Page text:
The War of 1812 was the main event of Madison's presidency. Discontent by New England merchants and industrialists, already disaffected by the various embargoes, grew until the Hartford Convention, where many talked of sedition rather than continuing the war (Madison). As the fighting grew worse, even Madison's friends and war promoters grew discouraged, however in late 1813 and 1814, victories replaced gloom, until September 1814 when the British invaded Washington and burned the White House (Madison). The war ended in stalemate with the Treaty of Ghent.

Madison did not tolerate any official ties between church and state. In 1811, when presented with a bill officially incorporating an Episcopal church in Washington, D.C., he vetoed it with a message to Congress explaining that it "exceeds the rightful authority to which governments are limited by the essential distinction between civil and religious functions" (Boston). He further said, it "violates in particular the article of the Constitution of the United States which declares that 'Congress shall make no law respecting a religious establishment'" (Boston). According to the bill, the church would be provide care to the poor and education to their children, and although no public funds were earmarked for these charitable projects (Boston). Madison viewed the legislative action as a "foot-in-the-door" for such federal aid to religion, telling Congress that the measure was "altogether superfluous if the provision is to be the result of pious charity," and that the bill could "be a precedent for giving to religious societies as such legal agency in carrying into effect a public and civil duty" (Boston). Many scholars believe that Madison's veto message of "An Act Incorporating the Protestant Episcopal Church, dated February 21, 1811, should be required reading for politicians today (Boston).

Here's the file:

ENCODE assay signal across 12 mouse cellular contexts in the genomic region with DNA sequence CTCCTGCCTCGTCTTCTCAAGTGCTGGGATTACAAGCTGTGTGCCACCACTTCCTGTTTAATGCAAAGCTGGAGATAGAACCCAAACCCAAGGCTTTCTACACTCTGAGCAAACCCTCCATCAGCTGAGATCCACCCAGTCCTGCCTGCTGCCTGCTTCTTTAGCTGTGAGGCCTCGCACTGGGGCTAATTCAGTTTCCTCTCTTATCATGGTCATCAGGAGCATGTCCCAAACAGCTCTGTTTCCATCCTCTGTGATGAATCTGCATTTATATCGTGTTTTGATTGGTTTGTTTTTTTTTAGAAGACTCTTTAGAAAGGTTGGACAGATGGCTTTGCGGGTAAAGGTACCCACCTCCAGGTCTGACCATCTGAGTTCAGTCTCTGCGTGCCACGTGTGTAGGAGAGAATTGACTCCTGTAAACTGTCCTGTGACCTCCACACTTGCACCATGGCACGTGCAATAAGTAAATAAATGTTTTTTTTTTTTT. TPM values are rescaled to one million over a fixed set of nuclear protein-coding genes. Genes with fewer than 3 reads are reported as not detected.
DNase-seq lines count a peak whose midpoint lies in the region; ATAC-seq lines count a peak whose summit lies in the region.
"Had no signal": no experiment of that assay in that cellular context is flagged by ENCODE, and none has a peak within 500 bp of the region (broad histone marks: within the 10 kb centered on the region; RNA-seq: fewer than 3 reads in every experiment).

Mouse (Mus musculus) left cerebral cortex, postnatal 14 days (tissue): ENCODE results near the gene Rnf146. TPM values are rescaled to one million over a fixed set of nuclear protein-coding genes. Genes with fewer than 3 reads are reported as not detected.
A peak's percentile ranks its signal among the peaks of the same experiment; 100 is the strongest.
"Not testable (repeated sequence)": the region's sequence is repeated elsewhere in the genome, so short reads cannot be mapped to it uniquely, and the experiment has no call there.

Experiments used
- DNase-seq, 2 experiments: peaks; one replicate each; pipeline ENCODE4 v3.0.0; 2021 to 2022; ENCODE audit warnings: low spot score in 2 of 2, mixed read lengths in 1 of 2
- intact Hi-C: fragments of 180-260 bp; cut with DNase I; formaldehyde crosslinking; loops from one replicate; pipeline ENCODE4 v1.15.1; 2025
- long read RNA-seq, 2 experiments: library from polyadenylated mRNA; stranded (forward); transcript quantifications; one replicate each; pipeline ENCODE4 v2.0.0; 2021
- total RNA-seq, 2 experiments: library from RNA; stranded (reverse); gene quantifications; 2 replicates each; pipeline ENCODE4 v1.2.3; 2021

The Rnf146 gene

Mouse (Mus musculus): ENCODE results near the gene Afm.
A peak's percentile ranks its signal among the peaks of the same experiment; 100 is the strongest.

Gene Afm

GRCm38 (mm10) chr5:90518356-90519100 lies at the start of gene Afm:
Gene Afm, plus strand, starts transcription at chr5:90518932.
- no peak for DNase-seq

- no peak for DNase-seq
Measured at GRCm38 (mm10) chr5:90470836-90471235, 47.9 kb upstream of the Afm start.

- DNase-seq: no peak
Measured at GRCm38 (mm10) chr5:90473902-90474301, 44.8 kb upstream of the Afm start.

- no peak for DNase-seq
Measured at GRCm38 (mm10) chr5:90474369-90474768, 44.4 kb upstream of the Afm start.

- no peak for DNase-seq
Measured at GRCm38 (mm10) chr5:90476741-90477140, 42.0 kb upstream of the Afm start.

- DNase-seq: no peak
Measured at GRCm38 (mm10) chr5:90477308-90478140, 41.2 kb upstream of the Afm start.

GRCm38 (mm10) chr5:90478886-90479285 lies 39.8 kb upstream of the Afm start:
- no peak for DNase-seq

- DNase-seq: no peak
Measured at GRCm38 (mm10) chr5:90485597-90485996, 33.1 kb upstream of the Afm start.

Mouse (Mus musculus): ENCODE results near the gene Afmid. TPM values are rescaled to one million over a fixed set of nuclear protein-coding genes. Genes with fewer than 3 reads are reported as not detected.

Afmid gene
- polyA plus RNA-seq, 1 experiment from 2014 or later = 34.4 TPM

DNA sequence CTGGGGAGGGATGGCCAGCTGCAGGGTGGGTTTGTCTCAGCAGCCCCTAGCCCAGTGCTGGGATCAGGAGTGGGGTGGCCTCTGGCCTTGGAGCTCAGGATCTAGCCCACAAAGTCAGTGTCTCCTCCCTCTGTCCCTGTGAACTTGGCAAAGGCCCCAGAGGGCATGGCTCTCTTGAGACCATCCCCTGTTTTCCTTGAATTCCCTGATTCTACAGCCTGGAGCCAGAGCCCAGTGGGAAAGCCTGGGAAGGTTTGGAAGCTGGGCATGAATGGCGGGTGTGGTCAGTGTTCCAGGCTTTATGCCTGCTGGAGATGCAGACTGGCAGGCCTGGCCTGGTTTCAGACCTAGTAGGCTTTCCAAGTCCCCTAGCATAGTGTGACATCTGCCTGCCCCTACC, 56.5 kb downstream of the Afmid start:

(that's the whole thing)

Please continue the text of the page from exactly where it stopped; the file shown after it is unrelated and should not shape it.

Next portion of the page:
Far too few people today acknowledge what a crucial role Madison played in the formation of the nation and one of its central governing tenets - the separation of church and state (Boston).

Rob Boston in the March 2001 issue of Church & State, explains that one reason for Madison's low profile is due to his close association with Thomas Jefferson, who not only was regarded as a genius and cast a physically imposing shadow, but also popularized the familiar metaphor of the "wall of separation between church and state" (Boston). Therefore, Jefferson's name is most often linked to historical record relating to church and state, while Madison's, often more important contributions, are often obscured (Boston).